I received the following message asking me to post it to
molecular-evolution, so here goes.
Comments should go to bohart at ucdavis.edu.
bohart at ucdavis.edu said:
> From bohart at ucdavis.edu Fri May 7 15:14:56 1993
> Date: Fri, 07 May 1993 13:06:01 -0700 (PDT)
> From: bohart at ucdavis.edu> Subject: Molbio-Evol message
> To: davison at uh.edu> Message-Id: <9305072006.AA23146 at bullwinkle.ucdavis.edu>
> Content-Transfer-Encoding: 7BIT
>> Dan: I hope you may find this of interest and will be able to post it
> to molbio evolution. At last check, Mol. Phyl. & Evol. was not indexed
> in either current contents or Medline.
> Thank you- Dave Carmean
>> 18S rDNA Sequences and the Holometabolous Insects.
>> David Carmean, Lynn Kimsey, and Mary Berbee. 1992 (published 1993).
> Molecular Phylogenetics and Evolution 1(4): 270-278.
> Diptera violate the molecular clock for the Holometabola and
> should not be used as representative insects in 18S rDNA studies.
> Siphonaptera and Mecoptera are consistent with other Holometabola.
>> The Neuropteroidea and the Coleoptera probably do not form a monophyletic
> clade. The Coleoptera consistently come out basal to the other Holometabola.
> The Neuroptera have A-T rich expansion regions or insertions.
> The Holometabola (insects with complete metamorphosis: beetles, wasps,
> flies, fleas, butterflies, lacewings, and others) is a monophyletic group
> that includes the majority of the world's animal species. Holometabolous
> orders are well defined by morphological characters, but relationships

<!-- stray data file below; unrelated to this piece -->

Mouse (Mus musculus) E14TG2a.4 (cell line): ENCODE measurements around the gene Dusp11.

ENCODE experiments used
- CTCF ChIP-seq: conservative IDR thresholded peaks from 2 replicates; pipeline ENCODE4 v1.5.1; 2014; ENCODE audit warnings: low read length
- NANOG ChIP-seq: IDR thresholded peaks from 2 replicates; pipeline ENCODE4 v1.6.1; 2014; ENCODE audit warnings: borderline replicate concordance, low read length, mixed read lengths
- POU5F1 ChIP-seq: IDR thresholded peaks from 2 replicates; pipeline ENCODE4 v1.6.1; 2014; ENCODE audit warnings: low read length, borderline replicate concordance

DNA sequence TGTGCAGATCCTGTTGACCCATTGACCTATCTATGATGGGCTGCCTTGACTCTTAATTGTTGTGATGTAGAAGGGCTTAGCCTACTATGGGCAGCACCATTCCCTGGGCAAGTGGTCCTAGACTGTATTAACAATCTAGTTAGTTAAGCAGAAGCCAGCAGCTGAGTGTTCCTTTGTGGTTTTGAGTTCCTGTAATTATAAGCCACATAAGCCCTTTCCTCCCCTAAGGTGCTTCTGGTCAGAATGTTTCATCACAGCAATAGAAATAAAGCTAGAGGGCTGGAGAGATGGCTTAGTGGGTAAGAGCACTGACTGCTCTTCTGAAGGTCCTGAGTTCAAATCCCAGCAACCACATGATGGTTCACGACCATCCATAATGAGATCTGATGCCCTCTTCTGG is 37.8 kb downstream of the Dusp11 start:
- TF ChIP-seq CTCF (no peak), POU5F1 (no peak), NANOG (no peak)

> among orders are unclear. In a search for a region of DNA that will
> clarify the interordinal relationships we sequenced approximately 1080
> nucleotides of the 5' end of the 18S ribosomal RNA gene from
> representatives of 14 families of insects in the orders Hymenoptera
> (sawflies and wasps), Neuroptera (lacewing and antlion), Siphonaptera
> (flea), and Mecoptera (scorpionfly). We aligned the sequences with the
> published sequences of insects from the orders Coleoptera (beetle) and
> Diptera (mosquito and Drosophila), and the outgroups aphid, shrimp, and
> spider. Unlike the other insects examined in this study, the neuropterans
> have A-T rich insertions or expansion regions: one in the antlion was ~260
> bp long. The dipteran 18S rDNA evolved rapidly, with over 3 times as many
> substitutions among the aligned sequences, and 2-3 times more unalignable
> nucleotides than other Holometabola, in violation of an insect-wide
> molecular clock. When we excluded the long-branched taxa (Diptera, shrimp,
> and spider) from the analysis, the most parsimonious (minimum-length) trees
> placed the beetle basal to other holometabolous orders, and supported a
> morphologically monophyletic clade including the fleas + scorpionflies (96%
> bootstrap support). However, most interordinal relationships were not
> significantly supported when tested by maximum likelihood or bootstrapping
> and were sensitive to the taxa included in the analysis. The most
> parsimonious and maximum-likelihood trees both separated the Coleoptera and
> Neuroptera, but this separation was not statistically significant. The
> position of the Hymenoptera relative to other orders was not clarified.
> Including the less derived members in the analysis made the Hymenoptera
> appear paraphyletic. The two representatives of Neuroptera grouped
> together as did the two Diptera, both pairs with very significant bootstrap
> support. (Copyright Academic Press)
>> Please send reprint requests to: dacarmean at ucdavis.edu or:
>> David Carmean
> Department of Entomology
> University of California, Davis
> Davis, California, 95616-8584
dr. dan davison/dept. of biochemical and biophysical sciences/univ. of
Houston/4800 Calhoun/Houston,TX 77204-5934/davison at uh.edu/DAVISON at UHOU
"Without the voice of reason, every faith is its own curse" -- Sting
Disclaimer: As always, I speak only for myself, and, usually, only to